It began earlier this month, when the Baton Rouge Advocate sent reporter Sandy Davis to a FEMA trailer park in Morgan City, La., to do a story about why a $7.5 million, 30-acre park, constructed to house those made homeless by Hurricane Katrina “remains almost empty three months after being built.” As Davis was interviewing park resident Dekotha Devall, a security guard knocked on the door of the trailer, demanded that Davis leave and prevented her from giving Devall her business card so they could speak further. Davis wrote that the security guard told her, “residents aren’t allowed to talk to the media in the park.”
Davis then visited another park in Plaquemines Parish, “where 242 new travel trailers in a FEMA park in Davant recently were empty,” where security guards ordered her and a photographer to talk to no one and take no pictures.
CJR Daily contacted the Advocate’s Davis on Tuesday, about an hour before she was scheduled to speak with FEMA representatives concerning the rules regarding reporters. She said that after getting the boot, she and the photographer she was working with assumed it was just a big misunderstanding, and that “we thought that once we called FEMA, they’d be outraged, but not only were they not shocked, they said that was their policy.”
“The reason FEMA gave us [for restricting access] was the Federal Privacy Act, but we’ve yet to figure out how it applies to the parks,” she said. “They say they’re protecting the privacy of the other residents of the park.”
Pat Philbin, FEMA’s director of communications, told CJR Daily Tuesday that “the original policy was to have public affairs people facilitate interviews, and this was interpreted literally,” by the security officers. Effective yesterday, he changed the policy.
The rules were that once a reporter signed in at the front gate, she or he should be allowed “unescorted entry” to the site, but even getting to that point required some effort. “At no time,” the rules read, “will FEMA grant any media outlet ‘blanket’ approval to come on site at media discretion.” What’s more, media outlets were required to “contact the FEMA News Desk to provide notice of their intended visit,” and once the request was approved, the outlet would then be contacted to confirm the date. If a reporter showed up unannounced, “they are to be directed to the PIO of that area, the Area Field Office in that area, or the News Desk.”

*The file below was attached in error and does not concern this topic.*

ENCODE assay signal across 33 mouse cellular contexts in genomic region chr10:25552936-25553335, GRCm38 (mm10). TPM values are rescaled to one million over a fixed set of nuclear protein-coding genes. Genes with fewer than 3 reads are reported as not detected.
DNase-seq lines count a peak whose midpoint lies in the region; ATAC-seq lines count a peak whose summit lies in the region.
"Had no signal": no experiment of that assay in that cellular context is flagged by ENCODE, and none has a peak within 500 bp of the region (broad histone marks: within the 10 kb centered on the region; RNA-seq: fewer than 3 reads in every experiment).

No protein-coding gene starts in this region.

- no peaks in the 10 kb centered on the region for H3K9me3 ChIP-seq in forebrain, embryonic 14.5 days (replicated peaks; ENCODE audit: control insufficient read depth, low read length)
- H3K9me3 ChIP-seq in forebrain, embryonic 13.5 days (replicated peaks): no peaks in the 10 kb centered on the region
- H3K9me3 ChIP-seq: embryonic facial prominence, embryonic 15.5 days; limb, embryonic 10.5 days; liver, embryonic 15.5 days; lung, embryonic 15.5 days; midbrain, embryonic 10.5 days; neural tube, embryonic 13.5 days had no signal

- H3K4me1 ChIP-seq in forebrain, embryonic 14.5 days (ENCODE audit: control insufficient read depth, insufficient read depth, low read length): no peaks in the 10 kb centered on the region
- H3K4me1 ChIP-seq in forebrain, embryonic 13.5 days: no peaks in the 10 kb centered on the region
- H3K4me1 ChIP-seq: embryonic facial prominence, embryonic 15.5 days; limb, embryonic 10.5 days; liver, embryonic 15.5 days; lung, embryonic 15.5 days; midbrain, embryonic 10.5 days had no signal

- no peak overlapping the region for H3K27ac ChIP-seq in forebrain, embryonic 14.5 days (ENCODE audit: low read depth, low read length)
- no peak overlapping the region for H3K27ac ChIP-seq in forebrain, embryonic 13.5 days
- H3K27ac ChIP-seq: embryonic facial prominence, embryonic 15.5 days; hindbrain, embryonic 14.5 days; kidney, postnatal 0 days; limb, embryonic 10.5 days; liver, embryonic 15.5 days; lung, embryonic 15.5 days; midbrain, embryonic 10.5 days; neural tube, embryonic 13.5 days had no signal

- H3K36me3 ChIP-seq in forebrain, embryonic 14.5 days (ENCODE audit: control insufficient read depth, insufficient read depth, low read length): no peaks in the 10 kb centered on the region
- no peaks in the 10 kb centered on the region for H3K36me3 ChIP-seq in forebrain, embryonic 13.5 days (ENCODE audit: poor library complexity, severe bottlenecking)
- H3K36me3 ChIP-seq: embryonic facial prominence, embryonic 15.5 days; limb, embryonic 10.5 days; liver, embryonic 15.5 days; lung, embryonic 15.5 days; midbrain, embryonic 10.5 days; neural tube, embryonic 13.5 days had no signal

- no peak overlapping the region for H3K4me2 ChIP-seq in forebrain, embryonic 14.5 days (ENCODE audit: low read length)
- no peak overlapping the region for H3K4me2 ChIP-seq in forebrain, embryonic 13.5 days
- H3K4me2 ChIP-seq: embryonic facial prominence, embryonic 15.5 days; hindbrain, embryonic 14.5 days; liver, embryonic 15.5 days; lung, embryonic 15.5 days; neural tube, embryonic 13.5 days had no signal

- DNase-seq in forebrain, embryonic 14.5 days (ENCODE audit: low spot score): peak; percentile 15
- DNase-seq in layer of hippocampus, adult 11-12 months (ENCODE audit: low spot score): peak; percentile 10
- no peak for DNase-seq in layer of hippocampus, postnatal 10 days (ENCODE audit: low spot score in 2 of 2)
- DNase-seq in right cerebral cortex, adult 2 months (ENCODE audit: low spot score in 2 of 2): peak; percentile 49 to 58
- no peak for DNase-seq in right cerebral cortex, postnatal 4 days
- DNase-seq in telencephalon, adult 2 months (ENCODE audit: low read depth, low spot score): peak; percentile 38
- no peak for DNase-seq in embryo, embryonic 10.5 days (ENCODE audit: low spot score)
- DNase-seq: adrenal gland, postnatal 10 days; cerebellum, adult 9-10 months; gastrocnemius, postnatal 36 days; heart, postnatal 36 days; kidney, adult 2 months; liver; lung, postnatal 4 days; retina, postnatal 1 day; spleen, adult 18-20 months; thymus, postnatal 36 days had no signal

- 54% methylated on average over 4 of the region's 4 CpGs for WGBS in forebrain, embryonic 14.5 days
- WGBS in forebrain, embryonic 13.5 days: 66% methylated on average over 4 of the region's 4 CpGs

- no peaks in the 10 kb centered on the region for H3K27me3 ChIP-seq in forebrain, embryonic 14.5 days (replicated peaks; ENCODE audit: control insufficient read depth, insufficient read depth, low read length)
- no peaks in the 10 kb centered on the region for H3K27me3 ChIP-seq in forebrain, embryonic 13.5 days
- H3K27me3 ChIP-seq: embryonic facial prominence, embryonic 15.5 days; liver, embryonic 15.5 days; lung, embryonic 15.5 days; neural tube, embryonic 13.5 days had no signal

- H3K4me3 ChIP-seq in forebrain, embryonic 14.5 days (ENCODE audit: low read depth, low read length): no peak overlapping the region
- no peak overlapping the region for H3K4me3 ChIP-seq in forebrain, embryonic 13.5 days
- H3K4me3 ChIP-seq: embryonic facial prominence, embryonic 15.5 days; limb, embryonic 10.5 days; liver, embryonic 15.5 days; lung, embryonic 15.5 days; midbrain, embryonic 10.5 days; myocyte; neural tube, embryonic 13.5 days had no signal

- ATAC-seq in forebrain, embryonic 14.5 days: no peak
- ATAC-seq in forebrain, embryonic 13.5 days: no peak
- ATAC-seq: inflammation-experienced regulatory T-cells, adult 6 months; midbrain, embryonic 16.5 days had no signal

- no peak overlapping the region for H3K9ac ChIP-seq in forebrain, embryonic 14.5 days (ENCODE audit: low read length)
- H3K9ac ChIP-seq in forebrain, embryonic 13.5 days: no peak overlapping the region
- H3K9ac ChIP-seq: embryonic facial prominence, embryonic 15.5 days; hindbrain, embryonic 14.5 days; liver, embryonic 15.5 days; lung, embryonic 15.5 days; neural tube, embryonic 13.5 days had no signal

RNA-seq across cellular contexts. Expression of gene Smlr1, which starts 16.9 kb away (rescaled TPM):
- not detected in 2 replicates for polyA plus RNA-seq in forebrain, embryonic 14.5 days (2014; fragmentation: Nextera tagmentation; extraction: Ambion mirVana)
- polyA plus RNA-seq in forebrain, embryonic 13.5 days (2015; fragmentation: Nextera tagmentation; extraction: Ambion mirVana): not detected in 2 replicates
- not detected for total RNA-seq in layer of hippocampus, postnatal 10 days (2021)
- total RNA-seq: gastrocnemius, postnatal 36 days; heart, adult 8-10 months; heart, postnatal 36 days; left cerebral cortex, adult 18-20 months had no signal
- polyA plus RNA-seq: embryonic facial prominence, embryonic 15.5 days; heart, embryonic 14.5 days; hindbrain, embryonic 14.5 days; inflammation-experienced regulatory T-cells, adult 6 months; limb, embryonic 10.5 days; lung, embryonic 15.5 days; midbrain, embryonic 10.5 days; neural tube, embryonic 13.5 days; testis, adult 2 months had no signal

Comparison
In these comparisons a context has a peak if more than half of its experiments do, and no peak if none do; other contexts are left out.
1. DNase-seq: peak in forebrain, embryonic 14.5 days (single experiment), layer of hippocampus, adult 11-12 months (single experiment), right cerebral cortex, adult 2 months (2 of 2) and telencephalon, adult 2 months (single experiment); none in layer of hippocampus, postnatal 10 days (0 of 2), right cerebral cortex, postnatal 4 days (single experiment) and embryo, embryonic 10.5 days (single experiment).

Given those restrictive rules of engagement, it’s not hard to see how a by-the-book security guard might apply them a little too forcefully.
The original media ground rules for those FEMA sites, while not restricting reporters outright, smack of the rules embedded reporters have to follow while on a military base. Worse — according to Davis — the rules weren’t even disseminated to many reporters until after the incident at the park in Morgan City.
Philbin said that when he was made aware of Davis’s experience (after the Advocate published two stories and an editorial about FEMA’s policy over the past 10 days), he scratched the rule that reporters had to make appointments. Now, as long as a reporter shows credentials and a photo ID, he or she can “sign in and sign out with our security people there, and the press can knock on trailer doors and if people want to talk to them, they can.”
Of the original policy, Philbin said that “I don’t think it was done initially with any sort of malice or forethought that we were trying to restrict the right of people to express their concerns, or quite frankly, to keep people away. The original intent, as I understand it, was to help protect some privacy concerns for people on public assistance.”
The new rules, which Philbin provided to CJR Daily, allow reporters unescorted access to the sites and the people living there, and “The fact that a public information officer is not available cannot be a reason to deny media access to the group site.”